Belfast attorney Michael Flanigan, who is championing a high-profile test case to overturn a 1737 British law which forbade the speaking of Irish in courts in Ireland and is effective to this day in Northern Ireland, says the Brehon Law Society could play a key role in highlighting what he called this “civil rights travesty.”
In recent years, the Irish language has been a political battleground in Northern Ireland with unionists continuing to block any official recognition for the language, this despite pledges to defend the language in the historic Good Friday agreement of 1998 which ushered in the new power sharing administration.
Ten per cent of the population of Northern Ireland, about 160,000 people, have a knowledge of Irish but that percentage increases sharply in the nationalist community where there has been a stunning turnaround in the fortunes of the Irish language over the past forty years.
“The North of Ireland is the only part of these islands in which the use of the primary indigenous language is effectively banned in the courts,” explained Janet Muller of the Belfast Irish language advocacy group, Pobal.
The test case into the validity of the 1737 act was triggered by the request of a Belfast musician, brought up in an Irish speaking home, who applied for an entertainment license through the medium of Irish.
The refusal of that request was judicially challenged over two days in October with the British government resolutely defending the ban. A ruling on the challenge is expected in the New Year.
The manner is which the Crown defended the case, asserting that the legislation was still necessary for the efficient administration of the courts, was surprising, particularly when similar legislation had already been repealed many years ago in England, Scotland and Wales.
Michael Flanigan told the Irish Echo that the legislation was “a cultural Penal law.”
“The position of the Crown was all the more surprising considering that we are supposed to be enjoying the fruits of the parity of esteem promised in the Good Friday agreement. The reality is that at the point of contact with the state, on virtually any issue, the only language which can be used by those who consider themselves Irish in Northern Ireland is English,” Flanigan said.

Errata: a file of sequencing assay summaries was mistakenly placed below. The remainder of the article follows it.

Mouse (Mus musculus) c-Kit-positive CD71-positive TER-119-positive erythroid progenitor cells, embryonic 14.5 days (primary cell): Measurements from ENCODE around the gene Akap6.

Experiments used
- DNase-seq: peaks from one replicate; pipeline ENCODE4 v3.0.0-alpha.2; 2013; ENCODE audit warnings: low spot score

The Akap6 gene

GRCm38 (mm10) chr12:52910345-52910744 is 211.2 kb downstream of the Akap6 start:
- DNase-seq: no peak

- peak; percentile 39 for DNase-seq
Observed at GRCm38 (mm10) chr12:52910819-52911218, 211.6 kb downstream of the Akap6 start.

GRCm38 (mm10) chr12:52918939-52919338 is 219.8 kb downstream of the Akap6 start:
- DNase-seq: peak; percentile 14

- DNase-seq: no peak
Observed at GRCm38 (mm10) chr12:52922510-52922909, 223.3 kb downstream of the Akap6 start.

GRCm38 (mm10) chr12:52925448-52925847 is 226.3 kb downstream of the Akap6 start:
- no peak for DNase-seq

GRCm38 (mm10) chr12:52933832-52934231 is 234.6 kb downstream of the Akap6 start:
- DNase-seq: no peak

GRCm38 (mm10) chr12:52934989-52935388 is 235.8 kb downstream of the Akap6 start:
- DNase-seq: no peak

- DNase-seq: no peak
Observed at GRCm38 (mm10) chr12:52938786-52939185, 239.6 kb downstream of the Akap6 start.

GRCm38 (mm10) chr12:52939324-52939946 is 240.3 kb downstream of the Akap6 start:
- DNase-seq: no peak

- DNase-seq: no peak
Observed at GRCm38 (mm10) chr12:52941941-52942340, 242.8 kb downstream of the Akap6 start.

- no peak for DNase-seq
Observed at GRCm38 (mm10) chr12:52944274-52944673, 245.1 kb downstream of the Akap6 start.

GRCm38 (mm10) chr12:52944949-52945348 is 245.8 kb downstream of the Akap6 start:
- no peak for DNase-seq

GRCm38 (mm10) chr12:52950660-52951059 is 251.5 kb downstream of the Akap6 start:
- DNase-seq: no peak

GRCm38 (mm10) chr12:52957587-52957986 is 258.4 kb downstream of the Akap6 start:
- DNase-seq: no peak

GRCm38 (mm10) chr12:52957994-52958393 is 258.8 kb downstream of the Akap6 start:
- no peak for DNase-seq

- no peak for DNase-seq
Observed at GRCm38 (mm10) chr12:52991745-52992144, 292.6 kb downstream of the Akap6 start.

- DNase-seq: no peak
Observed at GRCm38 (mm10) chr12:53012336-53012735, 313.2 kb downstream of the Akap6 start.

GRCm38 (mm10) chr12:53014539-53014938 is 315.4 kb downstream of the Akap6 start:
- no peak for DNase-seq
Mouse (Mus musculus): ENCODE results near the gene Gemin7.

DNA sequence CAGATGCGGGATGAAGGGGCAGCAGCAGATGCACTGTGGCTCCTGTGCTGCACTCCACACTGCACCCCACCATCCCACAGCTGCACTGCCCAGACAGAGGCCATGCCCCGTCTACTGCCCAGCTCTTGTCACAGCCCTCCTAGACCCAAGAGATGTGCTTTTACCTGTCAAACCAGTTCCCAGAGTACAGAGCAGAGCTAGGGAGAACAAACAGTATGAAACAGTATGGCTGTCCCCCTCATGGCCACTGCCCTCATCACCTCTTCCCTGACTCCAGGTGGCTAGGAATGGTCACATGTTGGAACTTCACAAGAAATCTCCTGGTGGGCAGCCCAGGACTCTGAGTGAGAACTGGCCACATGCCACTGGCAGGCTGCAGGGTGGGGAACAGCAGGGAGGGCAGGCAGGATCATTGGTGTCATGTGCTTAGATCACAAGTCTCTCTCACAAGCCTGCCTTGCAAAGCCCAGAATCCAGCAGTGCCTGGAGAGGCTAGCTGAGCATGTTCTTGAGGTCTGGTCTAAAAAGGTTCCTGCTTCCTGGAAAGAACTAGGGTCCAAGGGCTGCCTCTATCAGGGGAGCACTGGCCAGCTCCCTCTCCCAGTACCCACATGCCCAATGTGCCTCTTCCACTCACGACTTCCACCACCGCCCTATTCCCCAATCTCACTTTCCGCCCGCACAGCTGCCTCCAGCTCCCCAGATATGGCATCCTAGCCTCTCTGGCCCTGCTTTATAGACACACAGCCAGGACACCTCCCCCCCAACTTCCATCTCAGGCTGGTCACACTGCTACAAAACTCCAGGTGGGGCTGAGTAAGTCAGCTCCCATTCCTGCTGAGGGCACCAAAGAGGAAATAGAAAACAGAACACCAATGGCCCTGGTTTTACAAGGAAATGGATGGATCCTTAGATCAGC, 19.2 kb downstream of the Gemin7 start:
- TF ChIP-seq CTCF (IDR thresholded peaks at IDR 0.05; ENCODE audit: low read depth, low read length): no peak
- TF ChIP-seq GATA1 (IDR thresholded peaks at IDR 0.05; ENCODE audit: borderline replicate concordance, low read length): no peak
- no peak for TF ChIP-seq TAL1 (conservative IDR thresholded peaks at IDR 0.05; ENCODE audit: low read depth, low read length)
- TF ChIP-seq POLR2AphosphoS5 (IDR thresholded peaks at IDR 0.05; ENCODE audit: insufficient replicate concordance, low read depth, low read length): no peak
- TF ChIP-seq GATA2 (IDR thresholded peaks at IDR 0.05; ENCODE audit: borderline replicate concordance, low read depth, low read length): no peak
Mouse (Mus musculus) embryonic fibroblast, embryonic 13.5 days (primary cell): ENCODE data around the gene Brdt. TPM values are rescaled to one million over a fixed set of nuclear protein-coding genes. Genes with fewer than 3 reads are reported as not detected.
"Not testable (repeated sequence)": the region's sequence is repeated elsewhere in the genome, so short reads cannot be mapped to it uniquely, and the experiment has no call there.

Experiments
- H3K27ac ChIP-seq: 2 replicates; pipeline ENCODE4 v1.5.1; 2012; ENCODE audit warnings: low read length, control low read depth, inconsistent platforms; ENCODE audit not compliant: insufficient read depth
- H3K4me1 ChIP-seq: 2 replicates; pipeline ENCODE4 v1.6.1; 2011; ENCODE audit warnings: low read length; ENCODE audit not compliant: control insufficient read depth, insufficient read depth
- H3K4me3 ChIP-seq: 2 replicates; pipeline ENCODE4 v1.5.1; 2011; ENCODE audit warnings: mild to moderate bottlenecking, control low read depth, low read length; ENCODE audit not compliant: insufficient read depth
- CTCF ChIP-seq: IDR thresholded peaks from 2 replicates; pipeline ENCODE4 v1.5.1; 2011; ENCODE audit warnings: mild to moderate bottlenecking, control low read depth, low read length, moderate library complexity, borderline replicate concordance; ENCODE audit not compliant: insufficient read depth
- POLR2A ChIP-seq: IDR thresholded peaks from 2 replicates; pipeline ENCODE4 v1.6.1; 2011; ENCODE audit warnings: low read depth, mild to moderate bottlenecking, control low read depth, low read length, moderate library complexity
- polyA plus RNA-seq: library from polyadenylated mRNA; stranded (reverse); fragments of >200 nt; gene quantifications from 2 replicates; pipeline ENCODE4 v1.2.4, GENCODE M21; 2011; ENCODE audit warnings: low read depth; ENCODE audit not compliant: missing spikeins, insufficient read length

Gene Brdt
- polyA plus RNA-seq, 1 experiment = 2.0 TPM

“I would encourage Irish American attorneys and the Brehon Law Society to bring their considerable influence to bear on this issue.”
Flanigan said that if the case was rejected by the courts in Northern Ireland, he would appeal as far as the European Court on Human Rights, where, ironically, he would be allowed represent his client in Irish as it is a full recognized official and working language of the European Union.
Rob Dunne, newly-elected president of the Brehon Law Society in New York, and an attorney with the law firm of O’Dwyer and Bernstien has pledged to respond to the plea for help on the issue.
“The Irish language ban in Northern Ireland’s courts is exactly the type of injustice that Paul O’Dwyer and Frank Durkan founded the Brehon Law Society to fight against,” Dunne told the Irish Echo.
“As part of our continuing campaign for equality and justice in Northern Ireland, the Brehons are eager to be engaged in the Irish language issue until it is resolved. The British government has to be challenged for defending a law which is nothing more than a flagrant abuse of civil rights,” he said.